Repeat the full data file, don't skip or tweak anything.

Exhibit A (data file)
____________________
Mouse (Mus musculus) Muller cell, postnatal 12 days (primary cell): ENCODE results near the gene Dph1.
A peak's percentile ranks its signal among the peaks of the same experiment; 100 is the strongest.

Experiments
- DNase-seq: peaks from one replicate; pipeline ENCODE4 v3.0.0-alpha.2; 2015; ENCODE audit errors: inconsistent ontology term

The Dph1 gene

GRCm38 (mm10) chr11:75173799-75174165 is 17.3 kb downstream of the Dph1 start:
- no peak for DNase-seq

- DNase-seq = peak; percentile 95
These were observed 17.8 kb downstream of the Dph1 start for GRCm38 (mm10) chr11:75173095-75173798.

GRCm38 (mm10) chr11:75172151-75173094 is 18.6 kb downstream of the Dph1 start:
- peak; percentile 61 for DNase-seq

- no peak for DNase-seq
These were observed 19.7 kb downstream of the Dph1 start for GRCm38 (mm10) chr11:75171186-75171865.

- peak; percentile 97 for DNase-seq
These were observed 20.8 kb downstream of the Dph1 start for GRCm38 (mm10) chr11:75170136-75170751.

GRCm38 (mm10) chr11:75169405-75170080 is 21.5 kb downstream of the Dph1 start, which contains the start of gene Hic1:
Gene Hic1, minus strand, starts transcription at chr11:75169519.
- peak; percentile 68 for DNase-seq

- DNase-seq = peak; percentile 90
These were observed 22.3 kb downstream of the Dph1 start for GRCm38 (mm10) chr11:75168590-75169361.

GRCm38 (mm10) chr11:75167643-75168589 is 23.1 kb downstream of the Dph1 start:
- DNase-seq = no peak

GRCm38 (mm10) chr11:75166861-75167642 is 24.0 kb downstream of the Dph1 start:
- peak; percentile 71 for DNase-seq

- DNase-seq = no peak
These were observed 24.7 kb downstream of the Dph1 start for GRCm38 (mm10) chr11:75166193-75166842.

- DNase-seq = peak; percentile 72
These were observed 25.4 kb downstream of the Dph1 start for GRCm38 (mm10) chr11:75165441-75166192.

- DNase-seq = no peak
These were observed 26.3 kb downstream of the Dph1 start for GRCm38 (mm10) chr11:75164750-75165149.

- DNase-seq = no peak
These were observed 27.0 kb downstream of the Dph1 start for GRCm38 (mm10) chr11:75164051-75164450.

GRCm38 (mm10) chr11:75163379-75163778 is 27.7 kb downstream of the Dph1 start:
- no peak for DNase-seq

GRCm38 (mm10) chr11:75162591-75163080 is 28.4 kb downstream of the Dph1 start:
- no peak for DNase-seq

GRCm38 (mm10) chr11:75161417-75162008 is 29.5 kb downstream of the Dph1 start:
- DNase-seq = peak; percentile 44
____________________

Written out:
Mouse (Mus musculus) Muller cell, postnatal 12 days (primary cell): ENCODE results near the gene Dph1.
A peak's percentile ranks its signal among the peaks of the same experiment; 100 is the strongest.

Experiments
- DNase-seq: peaks from one replicate; pipeline ENCODE4 v3.0.0-alpha.2; 2015; ENCODE audit errors: inconsistent ontology term

The Dph1 gene

GRCm38 (mm10) chr11:75173799-75174165 is 17.3 kb downstream of the Dph1 start:
- no peak for DNase-seq

- DNase-seq = peak; percentile 95
These were observed 17.8 kb downstream of the Dph1 start for GRCm38 (mm10) chr11:75173095-75173798.

GRCm38 (mm10) chr11:75172151-75173094 is 18.6 kb downstream of the Dph1 start:
- peak; percentile 61 for DNase-seq

- no peak for DNase-seq
These were observed 19.7 kb downstream of the Dph1 start for GRCm38 (mm10) chr11:75171186-75171865.

- peak; percentile 97 for DNase-seq
These were observed 20.8 kb downstream of the Dph1 start for GRCm38 (mm10) chr11:75170136-75170751.

GRCm38 (mm10) chr11:75169405-75170080 is 21.5 kb downstream of the Dph1 start, which contains the start of gene Hic1:
Gene Hic1, minus strand, starts transcription at chr11:75169519.
- peak; percentile 68 for DNase-seq

- DNase-seq = peak; percentile 90
These were observed 22.3 kb downstream of the Dph1 start for GRCm38 (mm10) chr11:75168590-75169361.

GRCm38 (mm10) chr11:75167643-75168589 is 23.1 kb downstream of the Dph1 start:
- DNase-seq = no peak

GRCm38 (mm10) chr11:75166861-75167642 is 24.0 kb downstream of the Dph1 start:
- peak; percentile 71 for DNase-seq

- DNase-seq = no peak
These were observed 24.7 kb downstream of the Dph1 start for GRCm38 (mm10) chr11:75166193-75166842.

- DNase-seq = peak; percentile 72
These were observed 25.4 kb downstream of the Dph1 start for GRCm38 (mm10) chr11:75165441-75166192.

- DNase-seq = no peak
These were observed 26.3 kb downstream of the Dph1 start for GRCm38 (mm10) chr11:75164750-75165149.

- DNase-seq = no peak
These were observed 27.0 kb downstream of the Dph1 start for GRCm38 (mm10) chr11:75164051-75164450.

GRCm38 (mm10) chr11:75163379-75163778 is 27.7 kb downstream of the Dph1 start:
- no peak for DNase-seq

GRCm38 (mm10) chr11:75162591-75163080 is 28.4 kb downstream of the Dph1 start:
- no peak for DNase-seq

GRCm38 (mm10) chr11:75161417-75162008 is 29.5 kb downstream of the Dph1 start:
- DNase-seq = peak; percentile 44